Survival is at the core of each and every living thing. In Darwinian terms, it is the survival of the fittest that those who exist do just that. When we stumble a little, fall down, feel overwhelmed it is the fight, or lack thereof, that allows to either continue on or give up. This inherent goal of survival also speaks of strength or weakness. Those who believe they are strong and can do without help are the same individuals who can become overwhelmed with the myriad of unforeseen events that may come their way. If the fittest are to survive then seeking help and assistance conflict with feelings of strength and determination.
But is it reality to believe we are not all made of the same fiber? Is it not true that we all struggle at times, take too much on either by choice or by circumstance? How can we balance the admission of need with the ability to manage it all? How do we learn to see the signs of struggle so we can heed the warning signs before crisis occurs?
Here are a few thoughts:
1) Recognize personal limitations. We all have the same 24 hours in a day. How we choose to fill those hours is the first sign in recognizing our limitations. Prioritizing responsibilities and recognizing how much time they will subtract from that 24 hour allotment is the first step. The problem for many, though, lies in taking on too many responsibilities and trying to cram them into a tight time frame. In The Overscheduled Child by Rosenfeld and Wise, the following statement rings true: “Family life should not be overloaded with chores and commitments that add unnecessary resentment to daily life.” Assess what must be accomplished solely by you, which tasks can be shared, and which can be passed onto another. Just because you are the den mother for your son’s Boy Scout troop doesn’t mean you have to organize every event, purchase the supplies for each event, and oversee every aspect and detail. DELEGATE! It may be hard to let go of some of the control, knowing that things won’t be done exactly as you would handle them, but that’s okay. You will find you can begin to enjoy the privilege of volunteering and spending the time with your son and his peers instead of feeling overwhelmed by the task. Isn’t that why you signed up for the role in the first place? Chinese philosopher Lao Tau stated, “Fill your bowl to the brim and it will spill.”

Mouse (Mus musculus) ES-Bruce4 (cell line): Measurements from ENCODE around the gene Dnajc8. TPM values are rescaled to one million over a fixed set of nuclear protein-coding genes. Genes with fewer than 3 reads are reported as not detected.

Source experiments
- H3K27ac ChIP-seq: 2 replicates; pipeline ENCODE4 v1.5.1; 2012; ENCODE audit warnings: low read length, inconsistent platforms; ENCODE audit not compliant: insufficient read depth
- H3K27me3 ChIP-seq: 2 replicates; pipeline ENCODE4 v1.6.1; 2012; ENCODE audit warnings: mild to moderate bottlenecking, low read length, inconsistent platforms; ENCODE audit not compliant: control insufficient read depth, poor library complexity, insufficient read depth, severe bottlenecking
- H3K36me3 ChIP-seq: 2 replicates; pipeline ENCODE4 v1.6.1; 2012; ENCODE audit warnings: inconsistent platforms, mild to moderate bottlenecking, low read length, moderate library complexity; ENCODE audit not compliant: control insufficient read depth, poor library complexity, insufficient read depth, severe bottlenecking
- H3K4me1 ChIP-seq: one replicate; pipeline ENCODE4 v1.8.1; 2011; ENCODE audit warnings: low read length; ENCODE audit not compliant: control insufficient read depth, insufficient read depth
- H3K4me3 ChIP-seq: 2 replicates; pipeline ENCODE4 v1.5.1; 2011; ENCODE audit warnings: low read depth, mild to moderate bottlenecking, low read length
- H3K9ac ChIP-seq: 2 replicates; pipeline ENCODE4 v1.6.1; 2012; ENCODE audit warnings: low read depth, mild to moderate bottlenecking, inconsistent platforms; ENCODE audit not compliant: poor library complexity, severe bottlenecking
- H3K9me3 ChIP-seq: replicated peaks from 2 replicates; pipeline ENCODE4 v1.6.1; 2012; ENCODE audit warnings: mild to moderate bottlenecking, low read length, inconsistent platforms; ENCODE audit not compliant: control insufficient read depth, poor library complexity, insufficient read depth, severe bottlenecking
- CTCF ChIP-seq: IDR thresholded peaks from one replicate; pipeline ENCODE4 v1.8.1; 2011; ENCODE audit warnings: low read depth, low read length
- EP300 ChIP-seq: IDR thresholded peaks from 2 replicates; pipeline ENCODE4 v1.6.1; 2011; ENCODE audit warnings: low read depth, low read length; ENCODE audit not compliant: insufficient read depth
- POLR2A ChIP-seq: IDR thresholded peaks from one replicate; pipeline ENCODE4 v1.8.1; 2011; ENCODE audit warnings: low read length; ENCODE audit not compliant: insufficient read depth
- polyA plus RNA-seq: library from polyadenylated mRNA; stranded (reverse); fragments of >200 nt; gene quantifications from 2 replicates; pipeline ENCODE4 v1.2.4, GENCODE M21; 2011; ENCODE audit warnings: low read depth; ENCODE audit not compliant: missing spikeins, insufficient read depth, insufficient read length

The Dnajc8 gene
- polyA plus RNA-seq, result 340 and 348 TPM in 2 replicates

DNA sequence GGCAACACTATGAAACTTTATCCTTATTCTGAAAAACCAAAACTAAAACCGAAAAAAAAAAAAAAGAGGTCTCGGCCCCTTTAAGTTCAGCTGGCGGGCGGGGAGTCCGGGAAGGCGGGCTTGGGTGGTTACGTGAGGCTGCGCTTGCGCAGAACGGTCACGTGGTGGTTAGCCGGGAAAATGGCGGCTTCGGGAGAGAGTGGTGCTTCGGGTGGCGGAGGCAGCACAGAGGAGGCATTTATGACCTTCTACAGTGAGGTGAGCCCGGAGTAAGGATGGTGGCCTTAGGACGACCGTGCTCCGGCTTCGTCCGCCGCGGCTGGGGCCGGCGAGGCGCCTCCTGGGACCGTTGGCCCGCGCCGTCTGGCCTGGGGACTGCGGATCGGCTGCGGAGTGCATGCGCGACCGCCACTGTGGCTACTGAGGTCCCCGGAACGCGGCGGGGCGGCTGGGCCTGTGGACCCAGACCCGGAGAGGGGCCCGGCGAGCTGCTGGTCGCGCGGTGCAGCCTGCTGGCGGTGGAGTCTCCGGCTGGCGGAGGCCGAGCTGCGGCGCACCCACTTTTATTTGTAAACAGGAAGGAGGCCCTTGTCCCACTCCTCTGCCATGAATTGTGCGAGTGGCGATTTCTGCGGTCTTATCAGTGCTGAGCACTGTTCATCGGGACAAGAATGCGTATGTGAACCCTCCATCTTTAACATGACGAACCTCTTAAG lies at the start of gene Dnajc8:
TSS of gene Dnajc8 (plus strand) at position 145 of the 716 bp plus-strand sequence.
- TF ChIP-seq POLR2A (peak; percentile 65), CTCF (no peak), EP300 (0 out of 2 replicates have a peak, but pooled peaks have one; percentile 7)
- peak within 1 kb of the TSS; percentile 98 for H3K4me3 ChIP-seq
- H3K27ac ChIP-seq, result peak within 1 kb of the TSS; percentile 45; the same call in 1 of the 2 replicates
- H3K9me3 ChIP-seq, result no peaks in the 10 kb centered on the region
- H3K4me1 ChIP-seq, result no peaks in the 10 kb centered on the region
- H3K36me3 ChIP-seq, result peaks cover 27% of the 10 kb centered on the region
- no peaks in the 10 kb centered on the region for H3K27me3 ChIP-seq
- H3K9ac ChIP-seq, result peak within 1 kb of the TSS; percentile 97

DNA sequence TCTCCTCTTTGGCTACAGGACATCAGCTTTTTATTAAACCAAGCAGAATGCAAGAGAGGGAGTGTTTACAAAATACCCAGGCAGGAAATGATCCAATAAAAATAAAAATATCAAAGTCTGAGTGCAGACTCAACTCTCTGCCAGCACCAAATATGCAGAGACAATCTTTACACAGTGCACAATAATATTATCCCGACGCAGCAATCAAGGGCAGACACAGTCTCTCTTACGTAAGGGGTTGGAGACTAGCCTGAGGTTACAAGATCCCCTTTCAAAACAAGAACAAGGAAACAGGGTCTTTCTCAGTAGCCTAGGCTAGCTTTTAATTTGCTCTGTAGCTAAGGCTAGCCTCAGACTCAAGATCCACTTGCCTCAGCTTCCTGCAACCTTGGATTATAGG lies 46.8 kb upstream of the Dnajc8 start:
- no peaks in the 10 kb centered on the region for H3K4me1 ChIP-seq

2) Assess the quality of our lives. Is there a long-term friendship that continually sucks the life out of you? Sometimes a friendship runs its course and there is no shame in letting it go. Just because you have been friends since you were 12 doesn’t mean you have to continue that friendship if it’s reducing the quality of your life. The time and energy you are spending on a difficult relationship can be better spent on activities and with people you prefer. Are your added responsibilities limiting the time you have or hobbies and things you enjoy? Then see point one above. The quality of our lives is benefited by the ways we choose to disengage, relax, and recharge. If sitting outside on a Saturday afternoon reading a book or gardening or taking a nap brings you enjoyment, then do it and don’t feel guilty about it. Recharging our soul is essential to our well-being. Rather than viewing downtime as a luxury, consider it a priority.
Recognizing our limits and assessing the quality of our life are just two suggestions to limiting the chaos and averting a crisis. It is okay to ask for help; in fact, it is necessary. So let go of the implied stigma that only those who go it alone are the fittest. Understand that the fittest are just that because they are the ones who can recognize the need to reach out for help and support.